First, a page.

Pseudonymization in practice

Organizations use complex solutions when handling personal data, making it difficult to ensure total coverage. So, understanding the practical applications of pseudonymization is critically important.

Pseudonymization in practice

Here are some ways that GDPR-compliant organizations apply pseudonymization in the real world:

Temporary data storage. Organizations often store personal data in pseudonymized form before proceeding to full anonymization. For example, a company may store customer information while they have a legal justification to hold it. But when that justification expires, they must move from pseudonymized to fully anonymized data.

Medical research. Medical researchers rely on large data sets of confidential healthcare information. Healthcare providers can make this information available to researchers in pseudonymized form. This makes it possible to assemble data sets and create data visualizations while shielding the identity of the original data subjects.

eCommerce customer analysis. An eCommerce company might want to enlist a third-party partner to analyze the buying patterns of its customers. In this case, the data controller would need to shield personal data from the third party, while enabling access to relevant customer data. This could be creating tokens for relevant data points while keeping confidential data off limits.

ENISA recommendations and guidelines for pseudonymization

The European Union Agency for Cybersecurity (ENISA) guides data controllers using pseudonymization. The organization's guidelines are an invaluable resource when applying data protection by design and securing personal data.

"Pseudonymisation techniques and best practices" is the best starting point. This 2019 report includes a series of recommendations and best practices that every DPO should build into their GDPR strategy. Examples include:

  • The most secure options are encryption or similar techniques like Message Authentication Codes (MAC). Alternative techniques are vulnerable to brute forcing or dictionary search attacks.
  • Organizations must balance utility against security. Using more than one pseudonymization approach may be appropriate to allow data processing while securing confidential data.
  • Storing mapping tables is essential to enable notification following data breaches. However, restoration systems require robust security to prevent unauthorized access.
  • Robust access controls are a must. Only authorized employees should have access to the pseudonymization secret.
  • Encrypting pseudonymization secrets is recommended. Secure key management is also essential.
  • Companies should adopt a risk-based approach to pseudonymization. They should never rely on pseudonymization alone as a security measure.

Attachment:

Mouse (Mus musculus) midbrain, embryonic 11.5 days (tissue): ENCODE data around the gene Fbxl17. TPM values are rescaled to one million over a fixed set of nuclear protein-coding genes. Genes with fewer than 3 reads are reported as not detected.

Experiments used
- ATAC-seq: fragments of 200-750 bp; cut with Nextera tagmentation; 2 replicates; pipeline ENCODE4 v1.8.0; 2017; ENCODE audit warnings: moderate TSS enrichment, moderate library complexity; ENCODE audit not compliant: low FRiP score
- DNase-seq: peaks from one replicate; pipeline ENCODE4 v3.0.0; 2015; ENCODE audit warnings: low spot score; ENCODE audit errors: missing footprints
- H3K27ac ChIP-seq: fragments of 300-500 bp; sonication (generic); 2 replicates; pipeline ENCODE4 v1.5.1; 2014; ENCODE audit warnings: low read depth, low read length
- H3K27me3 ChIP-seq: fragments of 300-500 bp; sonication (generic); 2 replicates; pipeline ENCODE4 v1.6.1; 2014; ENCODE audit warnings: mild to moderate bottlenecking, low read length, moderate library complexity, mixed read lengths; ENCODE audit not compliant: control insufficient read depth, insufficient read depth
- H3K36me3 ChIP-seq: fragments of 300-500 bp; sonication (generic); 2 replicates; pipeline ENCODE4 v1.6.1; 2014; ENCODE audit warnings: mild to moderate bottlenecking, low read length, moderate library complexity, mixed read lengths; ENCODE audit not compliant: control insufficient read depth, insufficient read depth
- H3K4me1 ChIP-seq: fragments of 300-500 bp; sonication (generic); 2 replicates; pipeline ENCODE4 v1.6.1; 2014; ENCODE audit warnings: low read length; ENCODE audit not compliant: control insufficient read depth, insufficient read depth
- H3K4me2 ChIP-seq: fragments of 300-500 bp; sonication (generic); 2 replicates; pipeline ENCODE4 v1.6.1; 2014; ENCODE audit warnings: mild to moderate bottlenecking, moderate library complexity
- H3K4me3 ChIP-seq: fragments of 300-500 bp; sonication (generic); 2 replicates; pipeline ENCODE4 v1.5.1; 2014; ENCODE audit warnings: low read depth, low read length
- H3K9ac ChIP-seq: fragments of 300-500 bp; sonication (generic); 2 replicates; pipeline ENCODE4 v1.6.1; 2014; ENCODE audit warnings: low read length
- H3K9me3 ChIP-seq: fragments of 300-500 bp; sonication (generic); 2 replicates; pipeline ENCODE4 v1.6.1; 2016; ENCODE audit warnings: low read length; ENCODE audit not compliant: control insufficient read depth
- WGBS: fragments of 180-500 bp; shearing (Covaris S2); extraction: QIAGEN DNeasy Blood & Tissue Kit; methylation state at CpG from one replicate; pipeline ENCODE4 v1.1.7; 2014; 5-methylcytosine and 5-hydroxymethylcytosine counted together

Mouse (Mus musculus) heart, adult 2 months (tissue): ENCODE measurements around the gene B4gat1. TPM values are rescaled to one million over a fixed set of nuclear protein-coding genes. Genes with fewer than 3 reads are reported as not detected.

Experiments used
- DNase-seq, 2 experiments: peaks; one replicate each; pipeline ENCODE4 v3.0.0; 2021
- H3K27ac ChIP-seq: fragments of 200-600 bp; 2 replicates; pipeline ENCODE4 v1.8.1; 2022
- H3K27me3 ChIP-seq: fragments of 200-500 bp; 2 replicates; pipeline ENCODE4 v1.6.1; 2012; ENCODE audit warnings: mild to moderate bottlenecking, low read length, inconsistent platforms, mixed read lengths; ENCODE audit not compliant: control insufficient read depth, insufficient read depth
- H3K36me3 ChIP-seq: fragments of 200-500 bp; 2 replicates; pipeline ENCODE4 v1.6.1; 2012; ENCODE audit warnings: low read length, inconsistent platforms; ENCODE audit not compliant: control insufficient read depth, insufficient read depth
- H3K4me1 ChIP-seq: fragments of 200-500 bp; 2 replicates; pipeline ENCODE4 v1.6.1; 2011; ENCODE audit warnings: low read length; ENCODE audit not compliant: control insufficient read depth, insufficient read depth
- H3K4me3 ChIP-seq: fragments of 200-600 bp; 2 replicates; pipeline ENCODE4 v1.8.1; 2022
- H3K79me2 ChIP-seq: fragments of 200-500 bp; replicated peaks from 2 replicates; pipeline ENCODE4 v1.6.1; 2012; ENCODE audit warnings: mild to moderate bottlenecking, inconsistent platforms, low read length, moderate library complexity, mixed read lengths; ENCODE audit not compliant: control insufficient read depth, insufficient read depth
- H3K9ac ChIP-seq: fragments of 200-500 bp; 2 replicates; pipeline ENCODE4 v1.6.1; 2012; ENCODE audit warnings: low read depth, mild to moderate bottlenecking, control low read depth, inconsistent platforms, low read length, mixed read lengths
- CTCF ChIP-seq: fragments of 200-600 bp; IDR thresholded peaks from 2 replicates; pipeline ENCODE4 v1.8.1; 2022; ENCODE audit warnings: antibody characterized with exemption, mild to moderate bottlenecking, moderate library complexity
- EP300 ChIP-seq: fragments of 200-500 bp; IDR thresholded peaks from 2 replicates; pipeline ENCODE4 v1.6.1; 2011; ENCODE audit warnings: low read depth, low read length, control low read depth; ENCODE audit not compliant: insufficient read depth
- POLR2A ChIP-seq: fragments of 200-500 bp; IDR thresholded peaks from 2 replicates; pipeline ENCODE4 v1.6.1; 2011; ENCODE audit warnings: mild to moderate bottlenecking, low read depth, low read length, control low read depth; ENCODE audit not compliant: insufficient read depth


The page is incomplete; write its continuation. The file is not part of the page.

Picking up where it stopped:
The report features an in-depth assessment of different scenarios. This includes masking of personal data, as well as sections on IP address and email pseudonymization. It relates these methods to GDPR requirements, allowing readers to make a balanced analysis of their data protection needs.

Use ENISA guidance to build compliant pseudonymization systems that balance the need to secure personal data with efficiency.

Remember that GDPR seeks to protect privacy while enabling compliant data processing. By following data protection best practices, you can benefit from data collection and avoid compliance penalties.


Is pseudonymized data still personal data according to the GDPR?

Under GDPR, personal data is information that can identify a data subject, either on its own or in combination with other information. Pseudonymized data does not directly identify the data subject. But it still qualifies as personal data.

The reason is that pseudonymization can be reversed. If malicious actors gain possession of the correct token or encryption key, they could easily convert pseudonymized data into its original form.

European regulators therefore treat pseudonymized data in the same way as unformatted data. Controllers and processors must implement security controls and prevent unauthorized access, whether personal data processing is pseudonymized or not.

Is anonymized data still considered personal data?

Anonymized data is not generally considered personal data under GDPR. This is because anonymization removes the link between data and the original data subject. If data is fully anonymized, there is no way to establish who it belongs to. And if there is no data subject, GDPR does not apply.

Disclaimer: This article is for informational purposes only and not legal advice. Use it at your own risk and consider consulting a licensed professional for legal matters. Content may not be up-to-date or applicable to your jurisdiction and is subject to change without notice.